Apple is holding its Worldwide Developer's Conference this week in San Francisco. A key element of the proceedings is news about updates to OS X (the new version is called Mountain Lion) and iOS 6, which is slated for release in the autumn.
ZDNet's Eric Lai noted that iOS 6 will have more than 200 new features. He helpfully zeroed in on those with significant enterprise implications. These include video over cellular via Facetime, better maps, the opening of the Siri API and a feature allowing a lost phone to immediately be locked. There no doubt are others, but Lai presents an impressive primary list.
Michael Miller at PCMag's ForwardThinking agrees with Lai's assessment that the update to iOS is more incremental than revolutionary. He then goes through a rather impressive list of updates for both Mountain Lion and the mobile OS. At both the beginning and end of his piece, however, he suggests that the most important element is that the two operating systems are moving closer together. This is how he ends his story:
Overall, the changes in OS X Mountain Lion and iOS 6 won't seem to change any paradigms, but they will bring a lot of little improvements. Perhaps most importantly, they bring the two environments closer together, making things like iCloud support, reading mode, FaceTime, and Game Center cross-platform. That should both help users and help Apple keep its ecosystem strong.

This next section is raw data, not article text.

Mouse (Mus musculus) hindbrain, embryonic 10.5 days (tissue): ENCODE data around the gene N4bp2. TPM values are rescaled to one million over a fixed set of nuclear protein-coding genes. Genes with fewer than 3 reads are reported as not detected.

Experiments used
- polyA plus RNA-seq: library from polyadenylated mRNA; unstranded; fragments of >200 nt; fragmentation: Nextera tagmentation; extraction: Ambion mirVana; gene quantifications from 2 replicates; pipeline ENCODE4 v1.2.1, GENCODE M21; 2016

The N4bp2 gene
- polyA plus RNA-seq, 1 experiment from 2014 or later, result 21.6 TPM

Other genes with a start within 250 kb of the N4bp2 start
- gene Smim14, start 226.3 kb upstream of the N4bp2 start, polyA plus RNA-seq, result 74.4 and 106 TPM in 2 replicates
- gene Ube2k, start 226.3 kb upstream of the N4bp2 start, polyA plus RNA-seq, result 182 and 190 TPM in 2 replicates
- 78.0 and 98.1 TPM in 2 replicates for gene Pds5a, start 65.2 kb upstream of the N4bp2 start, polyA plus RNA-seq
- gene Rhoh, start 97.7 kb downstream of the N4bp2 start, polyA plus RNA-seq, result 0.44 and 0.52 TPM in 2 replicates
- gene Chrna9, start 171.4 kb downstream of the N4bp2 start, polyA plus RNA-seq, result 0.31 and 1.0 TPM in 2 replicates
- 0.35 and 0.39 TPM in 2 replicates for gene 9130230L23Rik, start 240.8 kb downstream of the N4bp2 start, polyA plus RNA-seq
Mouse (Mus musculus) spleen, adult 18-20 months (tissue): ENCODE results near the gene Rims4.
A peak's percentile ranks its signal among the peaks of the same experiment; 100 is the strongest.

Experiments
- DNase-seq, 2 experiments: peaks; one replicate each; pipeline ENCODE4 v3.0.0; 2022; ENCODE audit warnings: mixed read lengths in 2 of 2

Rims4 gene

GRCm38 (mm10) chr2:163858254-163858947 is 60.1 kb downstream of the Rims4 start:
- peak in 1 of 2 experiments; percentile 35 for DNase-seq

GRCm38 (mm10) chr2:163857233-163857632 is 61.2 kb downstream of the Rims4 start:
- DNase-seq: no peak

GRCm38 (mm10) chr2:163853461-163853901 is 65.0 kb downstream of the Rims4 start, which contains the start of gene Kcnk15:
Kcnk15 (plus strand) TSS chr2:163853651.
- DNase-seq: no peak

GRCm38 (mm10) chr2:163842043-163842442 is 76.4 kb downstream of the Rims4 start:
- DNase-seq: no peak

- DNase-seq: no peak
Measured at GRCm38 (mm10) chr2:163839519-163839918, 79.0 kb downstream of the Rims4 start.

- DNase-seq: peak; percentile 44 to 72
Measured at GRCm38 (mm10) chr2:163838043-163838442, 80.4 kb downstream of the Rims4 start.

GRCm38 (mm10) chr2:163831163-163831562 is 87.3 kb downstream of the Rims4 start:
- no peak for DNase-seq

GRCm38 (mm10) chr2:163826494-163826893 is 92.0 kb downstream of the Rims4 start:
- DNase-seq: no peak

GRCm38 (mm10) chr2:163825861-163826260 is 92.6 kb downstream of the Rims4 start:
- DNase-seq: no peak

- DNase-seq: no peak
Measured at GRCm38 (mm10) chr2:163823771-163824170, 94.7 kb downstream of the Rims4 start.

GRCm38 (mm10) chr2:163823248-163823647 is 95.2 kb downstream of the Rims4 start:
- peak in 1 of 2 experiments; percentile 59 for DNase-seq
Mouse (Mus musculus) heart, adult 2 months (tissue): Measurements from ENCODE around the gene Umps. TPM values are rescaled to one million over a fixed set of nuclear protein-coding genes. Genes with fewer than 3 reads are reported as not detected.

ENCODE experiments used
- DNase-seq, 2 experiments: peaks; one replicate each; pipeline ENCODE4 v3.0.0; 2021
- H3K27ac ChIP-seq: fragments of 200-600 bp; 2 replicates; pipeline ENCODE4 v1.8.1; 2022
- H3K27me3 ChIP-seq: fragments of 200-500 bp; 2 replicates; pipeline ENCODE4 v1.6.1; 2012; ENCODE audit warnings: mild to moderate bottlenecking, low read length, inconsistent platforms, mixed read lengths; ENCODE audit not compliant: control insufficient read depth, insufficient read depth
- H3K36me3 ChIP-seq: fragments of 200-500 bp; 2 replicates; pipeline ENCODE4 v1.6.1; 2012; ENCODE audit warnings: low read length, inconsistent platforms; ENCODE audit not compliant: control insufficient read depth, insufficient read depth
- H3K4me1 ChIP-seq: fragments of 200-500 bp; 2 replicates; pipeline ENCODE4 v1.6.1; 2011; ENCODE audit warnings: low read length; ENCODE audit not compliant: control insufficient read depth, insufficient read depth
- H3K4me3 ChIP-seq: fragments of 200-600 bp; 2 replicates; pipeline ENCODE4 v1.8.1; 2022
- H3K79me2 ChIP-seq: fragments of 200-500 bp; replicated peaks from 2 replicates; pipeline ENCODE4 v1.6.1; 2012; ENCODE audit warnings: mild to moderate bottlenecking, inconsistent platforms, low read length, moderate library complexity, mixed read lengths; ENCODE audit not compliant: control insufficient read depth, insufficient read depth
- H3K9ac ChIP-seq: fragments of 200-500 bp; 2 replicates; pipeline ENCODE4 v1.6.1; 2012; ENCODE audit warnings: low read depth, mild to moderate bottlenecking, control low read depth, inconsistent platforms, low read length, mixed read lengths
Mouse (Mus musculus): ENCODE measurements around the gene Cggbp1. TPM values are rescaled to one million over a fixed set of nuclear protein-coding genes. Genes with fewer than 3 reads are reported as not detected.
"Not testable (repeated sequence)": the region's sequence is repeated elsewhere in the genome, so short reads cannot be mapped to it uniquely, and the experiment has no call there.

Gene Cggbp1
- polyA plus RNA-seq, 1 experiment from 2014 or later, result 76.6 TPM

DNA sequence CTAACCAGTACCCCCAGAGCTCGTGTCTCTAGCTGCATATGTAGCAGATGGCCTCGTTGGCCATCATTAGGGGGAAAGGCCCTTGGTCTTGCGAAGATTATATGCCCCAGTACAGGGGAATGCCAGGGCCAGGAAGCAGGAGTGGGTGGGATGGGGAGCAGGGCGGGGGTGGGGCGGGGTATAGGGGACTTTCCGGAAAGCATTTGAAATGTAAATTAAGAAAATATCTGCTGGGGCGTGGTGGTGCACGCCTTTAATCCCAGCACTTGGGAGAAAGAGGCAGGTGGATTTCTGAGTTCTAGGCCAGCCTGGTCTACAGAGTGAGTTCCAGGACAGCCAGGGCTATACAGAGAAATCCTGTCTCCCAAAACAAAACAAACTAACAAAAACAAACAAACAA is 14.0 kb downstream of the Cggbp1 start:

There are many reactions -- some stronger than others -- whenever Apple does anything. Erica Ogg at GigaOm adds her two cents on the important features of iOS 6. For her, the keys are PasBook, which is designed to make travel easier; the new map application; a do not disturb feature and a way to more easily integrate photographs into email. Forbes has compiled several other takes on the conference.
Though most commentators seem to agree that there is no game-changer in iOS 6, several suggest that at least one new feature-Apple Maps-is important both because of what it brings to the table and the fact it excises Google Maps from the platform. Computerworld cites 9to5Mac (which offers some visuals of the iOS 6) and AllThingsD in assessing the quality of the new offering. The former, according to Computerworld, calls it an "incredible 3D mode" and the latter says it is designed to "blow your head off" (a curious customer retention tool, to say the least). The Computerworld story does a nice job of tracing the ramp up to the new feature.
The commentators appear to be correct in putting the emphasis on the integration of the Max OS and iOS as the key point. While opening Siri and jettisoning Google Maps are not insignificant moves, the closer linking of the mobile and desktop/laptop operating system positions the company moving forward. This is especially true in terms of Apple's relationship with the enterprise, which just a few years ago essentially didn't exist.